Skico celebrates 75 years since the official opening of Aspen Mountain's original chairlifts
The Aspen Skiing Co. celebrated its 75th anniversary on Tuesday.
Skico was founded by Austrian ski racer and instructor Friedl Pfeifer, Chicago philanthropist Walter Paepcke and others in 1946, and the Aspen Historical Society places the company's 50th anniversary in 1996.
But Skico pegs its anniversary to the grand-opening event held on Jan. 11, 1947, to officially open Aspen Mountain’s original Lift One (and Lift Two).
The building of the two lifts marked the beginning of top-to-bottom, lift-served skiing on Aspen Mountain and a huge leap forward for Aspen "the ski resort."
At the time, Lift One was the longest chairlift in the world, even though it didn’t reach the top of Aspen Mountain and the new Sundeck restaurant. To do that required a second lift, Lift Two.
Tim Willoughby grew up in Aspen and writes a weekly history column for The Aspen Times. His family helped build both lifts.
“Various parts of my family were part of the formation of the Aspen Ski Club and had been working on getting Aspen into the ski business for a long time before Lift One was built,” he said.
Colorado's governor-elect, William Lee Knous, and other dignitaries attended the grand-opening celebration for the new lift system in January 1947. According to the Aspen Historical Society, the public celebration included a high-speed-skiing exhibition, a ski-jumping competition and a ceremony at the Sundeck.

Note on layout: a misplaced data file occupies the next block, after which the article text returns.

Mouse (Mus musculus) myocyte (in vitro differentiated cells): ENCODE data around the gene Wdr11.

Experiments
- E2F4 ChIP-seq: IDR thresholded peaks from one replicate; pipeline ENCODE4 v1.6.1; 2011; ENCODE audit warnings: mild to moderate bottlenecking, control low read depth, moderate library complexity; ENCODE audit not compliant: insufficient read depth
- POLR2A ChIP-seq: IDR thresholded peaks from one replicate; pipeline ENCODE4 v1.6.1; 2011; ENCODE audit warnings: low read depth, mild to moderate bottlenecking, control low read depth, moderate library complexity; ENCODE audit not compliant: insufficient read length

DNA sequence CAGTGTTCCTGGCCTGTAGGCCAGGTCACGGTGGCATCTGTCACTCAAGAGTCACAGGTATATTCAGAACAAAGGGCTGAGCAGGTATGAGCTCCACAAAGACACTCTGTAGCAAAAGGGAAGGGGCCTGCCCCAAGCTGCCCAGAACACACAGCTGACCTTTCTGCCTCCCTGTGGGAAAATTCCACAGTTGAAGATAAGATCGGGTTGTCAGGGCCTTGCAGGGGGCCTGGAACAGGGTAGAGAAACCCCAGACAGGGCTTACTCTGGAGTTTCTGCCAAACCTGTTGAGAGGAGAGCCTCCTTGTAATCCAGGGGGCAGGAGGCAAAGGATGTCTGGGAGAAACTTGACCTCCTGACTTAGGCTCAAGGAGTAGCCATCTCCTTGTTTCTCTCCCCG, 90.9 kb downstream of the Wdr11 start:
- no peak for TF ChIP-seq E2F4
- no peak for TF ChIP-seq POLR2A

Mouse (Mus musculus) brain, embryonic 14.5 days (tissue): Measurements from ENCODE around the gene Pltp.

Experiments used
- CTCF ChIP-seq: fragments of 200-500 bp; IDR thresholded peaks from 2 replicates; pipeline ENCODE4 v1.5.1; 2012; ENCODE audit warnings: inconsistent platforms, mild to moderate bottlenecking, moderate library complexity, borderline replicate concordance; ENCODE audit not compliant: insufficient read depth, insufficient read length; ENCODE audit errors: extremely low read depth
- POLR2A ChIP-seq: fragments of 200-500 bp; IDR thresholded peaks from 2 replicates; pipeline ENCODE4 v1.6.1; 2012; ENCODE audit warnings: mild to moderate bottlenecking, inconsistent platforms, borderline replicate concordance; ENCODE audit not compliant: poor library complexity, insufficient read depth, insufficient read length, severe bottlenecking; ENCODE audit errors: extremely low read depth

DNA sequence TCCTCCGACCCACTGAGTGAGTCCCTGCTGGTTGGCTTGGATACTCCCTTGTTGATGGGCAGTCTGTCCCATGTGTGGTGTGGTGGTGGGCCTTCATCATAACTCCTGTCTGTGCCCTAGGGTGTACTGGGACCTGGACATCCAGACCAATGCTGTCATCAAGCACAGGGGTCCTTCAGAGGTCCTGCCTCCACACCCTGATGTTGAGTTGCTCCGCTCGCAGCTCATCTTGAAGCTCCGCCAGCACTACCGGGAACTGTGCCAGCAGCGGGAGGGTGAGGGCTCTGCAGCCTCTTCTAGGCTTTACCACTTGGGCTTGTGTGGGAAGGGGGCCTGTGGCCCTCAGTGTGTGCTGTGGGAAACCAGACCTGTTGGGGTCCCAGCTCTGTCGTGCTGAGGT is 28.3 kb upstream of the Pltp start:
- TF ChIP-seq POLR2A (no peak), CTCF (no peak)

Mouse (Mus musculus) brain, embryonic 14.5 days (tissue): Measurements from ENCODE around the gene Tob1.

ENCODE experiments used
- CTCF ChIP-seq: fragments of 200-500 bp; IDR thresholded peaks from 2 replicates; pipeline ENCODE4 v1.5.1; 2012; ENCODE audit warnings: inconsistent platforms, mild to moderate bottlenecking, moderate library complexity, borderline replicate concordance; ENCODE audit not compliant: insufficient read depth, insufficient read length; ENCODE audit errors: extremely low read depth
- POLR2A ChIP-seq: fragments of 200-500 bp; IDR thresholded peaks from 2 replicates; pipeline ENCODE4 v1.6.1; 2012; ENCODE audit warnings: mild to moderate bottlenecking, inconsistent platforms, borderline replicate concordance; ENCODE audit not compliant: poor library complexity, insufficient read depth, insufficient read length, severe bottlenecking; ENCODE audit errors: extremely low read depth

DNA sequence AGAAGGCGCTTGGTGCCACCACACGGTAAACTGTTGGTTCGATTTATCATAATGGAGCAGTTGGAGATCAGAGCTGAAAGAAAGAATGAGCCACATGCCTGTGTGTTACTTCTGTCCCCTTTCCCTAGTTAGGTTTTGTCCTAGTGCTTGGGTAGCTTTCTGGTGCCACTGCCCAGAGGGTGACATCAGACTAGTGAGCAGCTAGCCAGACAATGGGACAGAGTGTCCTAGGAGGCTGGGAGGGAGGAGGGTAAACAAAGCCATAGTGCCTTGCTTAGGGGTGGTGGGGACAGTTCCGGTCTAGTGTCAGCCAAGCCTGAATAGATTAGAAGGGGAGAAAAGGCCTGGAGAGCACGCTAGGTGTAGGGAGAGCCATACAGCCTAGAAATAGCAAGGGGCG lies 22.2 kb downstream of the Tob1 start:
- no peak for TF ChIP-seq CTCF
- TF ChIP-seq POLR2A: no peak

According to Willoughby, there was also a ceremony for locals when the lifts first started spinning in December 1946.
“That was very special because that was for the people who built the lift and the community that had worked to get it there,” Willoughby said. “So, on that one, the mayor got to ride the first chair and my uncle Frank, because he was the president of the Aspen Ski Club, was the second chair up.”
When Skico decided to build the chairlifts, Willoughby’s uncle, Frank, did the survey work and laid out the lift lines. Skico also hired his father, Fred, who was the foreman at the local Midnight Mine.
“They needed locals to help build the lift, and most of those were people who worked for the mine,” Willoughby said.
His father ended up being in charge of a lot of the construction and became the operations manager on Aspen Mountain during the first year. Willoughby said operating the new lift system was hard work and his father was always having to fix it.
“He worked every single day that whole first winter, never had a day off,” Willoughby said. “He had to go up the mountain every morning and start the gas motor to run the lift because the electric motor hadn't come.”
After that first year, Willoughby’s father left the job and returned to his work at the Midnight Mine.
“It's kind of funny because my uncle was the skier, and for my uncle, it was like the greatest life dream,” Willoughby said. “And for my father, he just wanted to be done with it and get back to mining.”
But Willoughby said that doesn’t change the fact that his father was part of a generation with a shared dream.
“For them, it was a major part of their life's work,” he said. “They got to see Aspen become so well-known and so many people enjoying the mountain, and that was really special for them.”